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Department of Justice Sues to Block Arizona Immigration Law

Updated 4:10 p.m. ET | The Department of Justice filed a lawsuit in federal court Monday to block the enforcement of Arizona’s new immigration law, which gives police power to detain and question people they suspect of being in the country illegally.

In its brief filed in U.S. District Court, the Department of Justice argues that the law is unconstitutional because it interferes with the federal government’s authority to set immigration policy.

“The Constitution and federal law do not permit the development of a patchwork of state and local immigration policies throughout the country,” the brief says.

Read a copy of the brief here.

Arizona’s Republican-controlled state Legislature passed Senate Bill 1070 and it was signed by Republican Gov. Jan Brewer, who said the bill was the best choice for the state because it would help protect citizens against border-related violence and crime due to illegal immigration.

President Obama and immigrant rights groups have strongly opposed the law, and the president vowed to fight against its implementation.

Public polling shows that the tough-on-immigration measures in the Arizona law are very popular among Americans.

Attorney General Eric Holder released a statement acknowledging that Arizonans were frustrated with illegal immigration but calling for S.B. 1070 to be stopped because it would interfere with the federal government’s ability to set immigration policy.

“Setting immigration policy and enforcing immigration laws is a national responsibility. Seeking to address the issue through a patchwork of state laws will only create more problems than it solves,” Holder said.

Reaction from the Arizona law enforcement community was mixed. Republican Pinal County Sheriff Paul Babeu, called the lawsuit “disappointing but not surprising.” He told The Rundown in a phone interview, “Arizona needs help to secure the border. We need more armed soldiers here. But the president is sending lawyers to Arizona to fight us rather than give us the support we need. He’s made an already difficult job that much more difficult, so thank you, Mr. President.” He predicted that the Arizona law will be upheld in the courts, adding, “We’re moving forward, until a judge puts some kind of stop or injunction on this at a high level… We are prepared to start enforcing the law at the end of this month.”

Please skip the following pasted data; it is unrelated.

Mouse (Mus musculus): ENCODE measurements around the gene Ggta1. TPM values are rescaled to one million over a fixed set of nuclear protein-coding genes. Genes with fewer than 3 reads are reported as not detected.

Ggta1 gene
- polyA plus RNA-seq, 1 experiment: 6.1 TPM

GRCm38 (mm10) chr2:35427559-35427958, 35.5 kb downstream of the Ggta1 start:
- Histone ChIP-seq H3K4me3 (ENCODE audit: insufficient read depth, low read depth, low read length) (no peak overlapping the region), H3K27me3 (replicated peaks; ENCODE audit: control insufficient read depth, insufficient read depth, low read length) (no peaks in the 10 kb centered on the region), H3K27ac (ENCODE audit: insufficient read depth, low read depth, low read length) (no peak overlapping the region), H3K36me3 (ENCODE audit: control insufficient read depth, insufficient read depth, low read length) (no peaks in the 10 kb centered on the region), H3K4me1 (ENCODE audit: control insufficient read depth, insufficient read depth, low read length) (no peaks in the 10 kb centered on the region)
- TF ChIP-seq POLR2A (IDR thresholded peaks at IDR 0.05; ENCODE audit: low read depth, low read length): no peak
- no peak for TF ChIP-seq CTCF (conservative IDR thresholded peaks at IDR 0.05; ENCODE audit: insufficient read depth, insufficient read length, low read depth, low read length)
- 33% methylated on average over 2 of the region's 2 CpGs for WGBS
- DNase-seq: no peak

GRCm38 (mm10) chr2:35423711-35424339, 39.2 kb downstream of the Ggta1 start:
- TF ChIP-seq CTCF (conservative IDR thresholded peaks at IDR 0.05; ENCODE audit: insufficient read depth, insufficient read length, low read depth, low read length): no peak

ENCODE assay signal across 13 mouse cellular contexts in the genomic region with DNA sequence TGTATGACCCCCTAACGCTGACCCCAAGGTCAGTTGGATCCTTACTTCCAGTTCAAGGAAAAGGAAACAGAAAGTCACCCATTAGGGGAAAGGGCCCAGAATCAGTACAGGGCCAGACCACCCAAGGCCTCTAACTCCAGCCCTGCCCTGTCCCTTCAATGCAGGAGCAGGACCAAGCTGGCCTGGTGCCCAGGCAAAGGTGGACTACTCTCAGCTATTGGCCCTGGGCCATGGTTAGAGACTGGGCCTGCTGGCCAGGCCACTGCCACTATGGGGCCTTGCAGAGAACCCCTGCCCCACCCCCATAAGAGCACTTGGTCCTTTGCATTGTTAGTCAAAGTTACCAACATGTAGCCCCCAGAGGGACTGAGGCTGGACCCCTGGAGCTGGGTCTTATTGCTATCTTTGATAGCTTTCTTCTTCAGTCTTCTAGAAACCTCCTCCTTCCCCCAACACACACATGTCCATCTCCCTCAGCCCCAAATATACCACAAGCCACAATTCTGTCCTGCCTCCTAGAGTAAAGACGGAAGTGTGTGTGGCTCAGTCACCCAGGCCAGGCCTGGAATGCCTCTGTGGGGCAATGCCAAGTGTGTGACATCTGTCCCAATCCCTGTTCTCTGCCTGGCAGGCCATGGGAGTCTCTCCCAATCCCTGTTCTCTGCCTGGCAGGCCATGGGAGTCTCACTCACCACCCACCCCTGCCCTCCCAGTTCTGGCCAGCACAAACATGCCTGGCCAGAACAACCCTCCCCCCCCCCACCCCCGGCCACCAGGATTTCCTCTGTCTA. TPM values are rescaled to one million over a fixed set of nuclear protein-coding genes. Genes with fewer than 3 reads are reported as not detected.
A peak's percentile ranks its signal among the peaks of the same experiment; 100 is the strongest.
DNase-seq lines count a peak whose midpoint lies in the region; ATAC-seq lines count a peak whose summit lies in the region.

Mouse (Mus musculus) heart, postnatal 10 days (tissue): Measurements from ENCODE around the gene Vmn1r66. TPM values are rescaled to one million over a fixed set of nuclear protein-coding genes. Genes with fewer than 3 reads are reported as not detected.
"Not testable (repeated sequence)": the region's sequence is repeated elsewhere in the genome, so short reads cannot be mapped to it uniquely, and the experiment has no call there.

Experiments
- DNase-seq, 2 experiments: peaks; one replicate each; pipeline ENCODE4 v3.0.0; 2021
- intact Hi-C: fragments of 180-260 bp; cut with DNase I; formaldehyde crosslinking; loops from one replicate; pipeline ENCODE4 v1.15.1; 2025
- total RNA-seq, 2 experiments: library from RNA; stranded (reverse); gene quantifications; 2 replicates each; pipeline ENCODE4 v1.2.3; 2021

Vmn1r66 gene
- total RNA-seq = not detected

But in a written statement, Tucson police Chief Roberto Villaseñor cautioned, “The impact of illegal immigration on Arizona’s well-being cannot be denied. But to require local police to act as immigration agents when a lack of local resources already makes enforcing criminal laws and ordinances a challenging proposition is not realistic. Our community will suffer as a result, with a decrease in quality of life, and an increase in local mistrust of police.”

The immigration issue has political implications for the 2010 midterm elections as well. Arizona Sen. John McCain, a Republican up for re-election this year, is facing a primary challenge from former Rep. J.D. Hayworth. Hayworth has called immigration reform that helps illegal immigrants become citizens “amnesty.” On Tuesday, The Hill reported that McCain said many people in American illegally need to be deported.

McCain, who cosponsored comprehensive immigration reform during with the late Senator Edward Kennedy in 2007, has recorded an ad with Babeu promoting the construction of a fence along the Mexican border and opposing President Obama’s call for Congress to enact immigration reform legislation that would provide a path to citizenship for people in the country illegally.

McCain said Sunday on ABC’s This Week that the southern border needs to be secured first before immigration reform can go forward.

“I invite the president to come to the border, and he can see for himself the absolute necessity of getting our border secure before more violence spills over onto our side of the border, as this existential struggle takes place between the Mexican government and the drug cartels and the human smugglers, who are now working hand in glove,” McCain told ABC’s Jake Tapper.

In an address on July 1 at American University in Washington, D.C., President Obama called for Democrats and Republicans to support changing the U.S. immigration system.

“The fact is, without bipartisan support, as we had just a few years ago, we cannot solve this problem. Reform that brings accountability to our immigration system cannot pass without Republican votes. That is the political and mathematical reality. The only way to reduce the risk that this effort will again falter because of politics is if members of both parties are willing to take responsibility for solving this problem once and for all,” President Obama said.

With additional reporting by Beth Summers.

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